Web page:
This week Gretchen Kurtz reviewed Mas Kaos, a Mexican-Italian mashup on Tennyson Street that defies the logic many restaurants focus on, to focus on one cuisine and execute it properly. Instead, at Mas Kaos, Kurtz found herself doing what everyone else was doing: "chasing a few chile-soaked tacos with a cheesy, San Marzano-slicked wedge" of pizza.
Good restaurant design and a kitchen crew capable of pulling off two dissimilar cuisines have translated to early success for Mas Kaos, but can a wacky idea thrive in a competitive restaurant scene? Yes, apparently: We found five other Denver eateries that have succeeded, some for decades, by serving exactly what the customer wants, as long as the customer wants either pizza and pasta or burritos and tacos — or both at the same meal.
Angie's Family Restaurant
6797 West Ottawa Avenue., Littleton
Angie's hit the half-century mark last year, and for the past five decades, it's served both Mexican and Italian cuisine. The restaurant has moved twice in those fifty years, but you can still head down to Littleton's western edge for the original Angie special (a pizza topped with sausage, pepperoni, mushrooms, green peppers and black olives) or a plate of shredded-beef tacos. The restaurant's lone fusion offering? A taco pizza slathered in green chile instead of red sauce.
Bonnie Brae Tavern
740 South University Boulevard
Bonnie Brae is not only the oldest restaurant in the Denver city limits, making it work for more than eighty years on a block that also boasts the Saucy Noodle (at more than fifty years) and the soon-to-reopen Campus Lounge (another oldie, dating from 1946). With family in tow, you can settle into a tight booth (people must have been much smaller in 1934) and please the whole table with a range of pizzas, pasta dishes, eggroll-style chiles rellenos and smothered Mexican hamburgers. And it's entirely possible that the Bonnie Brae invented Taco Tuesday.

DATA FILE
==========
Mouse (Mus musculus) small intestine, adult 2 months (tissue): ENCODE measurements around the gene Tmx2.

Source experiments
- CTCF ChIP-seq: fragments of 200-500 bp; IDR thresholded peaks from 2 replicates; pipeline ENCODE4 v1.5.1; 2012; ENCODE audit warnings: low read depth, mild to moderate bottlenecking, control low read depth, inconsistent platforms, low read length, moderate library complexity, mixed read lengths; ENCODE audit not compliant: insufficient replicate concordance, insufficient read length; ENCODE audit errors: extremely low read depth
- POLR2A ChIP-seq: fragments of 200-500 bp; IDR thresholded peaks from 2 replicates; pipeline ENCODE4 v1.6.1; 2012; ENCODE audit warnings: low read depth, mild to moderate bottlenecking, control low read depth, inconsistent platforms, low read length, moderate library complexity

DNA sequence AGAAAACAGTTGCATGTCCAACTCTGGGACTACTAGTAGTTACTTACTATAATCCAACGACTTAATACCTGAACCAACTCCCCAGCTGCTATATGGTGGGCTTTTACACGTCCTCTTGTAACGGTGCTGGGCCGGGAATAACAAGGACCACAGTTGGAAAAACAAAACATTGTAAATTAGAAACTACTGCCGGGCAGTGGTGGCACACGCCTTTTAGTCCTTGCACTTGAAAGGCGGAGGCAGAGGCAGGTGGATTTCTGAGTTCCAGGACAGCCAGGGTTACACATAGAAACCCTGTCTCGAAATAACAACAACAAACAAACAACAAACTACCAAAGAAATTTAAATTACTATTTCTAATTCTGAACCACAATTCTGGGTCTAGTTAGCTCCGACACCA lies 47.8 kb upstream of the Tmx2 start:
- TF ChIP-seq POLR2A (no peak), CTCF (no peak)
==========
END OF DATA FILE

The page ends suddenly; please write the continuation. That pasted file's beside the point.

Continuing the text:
Mickey's Top Sirloin
In 2005, Mickey's replaced its decrepit, decades-old home with a shiny, family-friendly new building on the same lot. The atmosphere is still casual and diner-like, though, and the menu is basically unchanged — which guarantees that you'll get a whole lot of food for just a little bit of money. Most of the fare is solidly Italian (from "Mama's Italian Kitchen") and Mexican (look for "Jose's Mexican Fiesta"), but steaks are also a favorite for the always-low price.
3563 South Monaco Parkway
Over the years, this south Denver holdout has been the training ground for many a young dish-pit jockey, as well as a destination for solid pizzas, calzones and baked pasta dishes — unless, that is, you're indulging in chimichangas, enchiladas or the customer-favorite Ticorito burrito.
Pizza & Grill
990 Lincoln Street
Traveling along northbound Lincoln Street near downtown, you might not even notice Pizza & Grill — whose name is basically a description of what you'll find inside. There's pizza, of course, but the "grill" side of the menu also hides a list of tacos (hard or soft shell!), burritos and chile rellenos beneath a long roster of burgers and Italian-style subs.
Keep Westword Free... Since we started Westword, it has been defined as the free, independent voice of Denver, and we would like to keep it that way. Offering our readers free access to incisive coverage of local news, food and culture. Producing stories on everything from political scandals to the hottest new bands, with gutsy reporting, stylish writing, and staffers who've won everything from the Society of Professional Journalists' Sigma Delta Chi feature-writing award to the Casey Medal for Meritorious Journalism. But with local journalism's existence under siege and advertising revenue setbacks having a larger impact, it is important now more than ever for us to rally support behind funding our local journalism. You can help by participating in our "I Support" membership program, allowing us to keep covering Denver with no paywalls.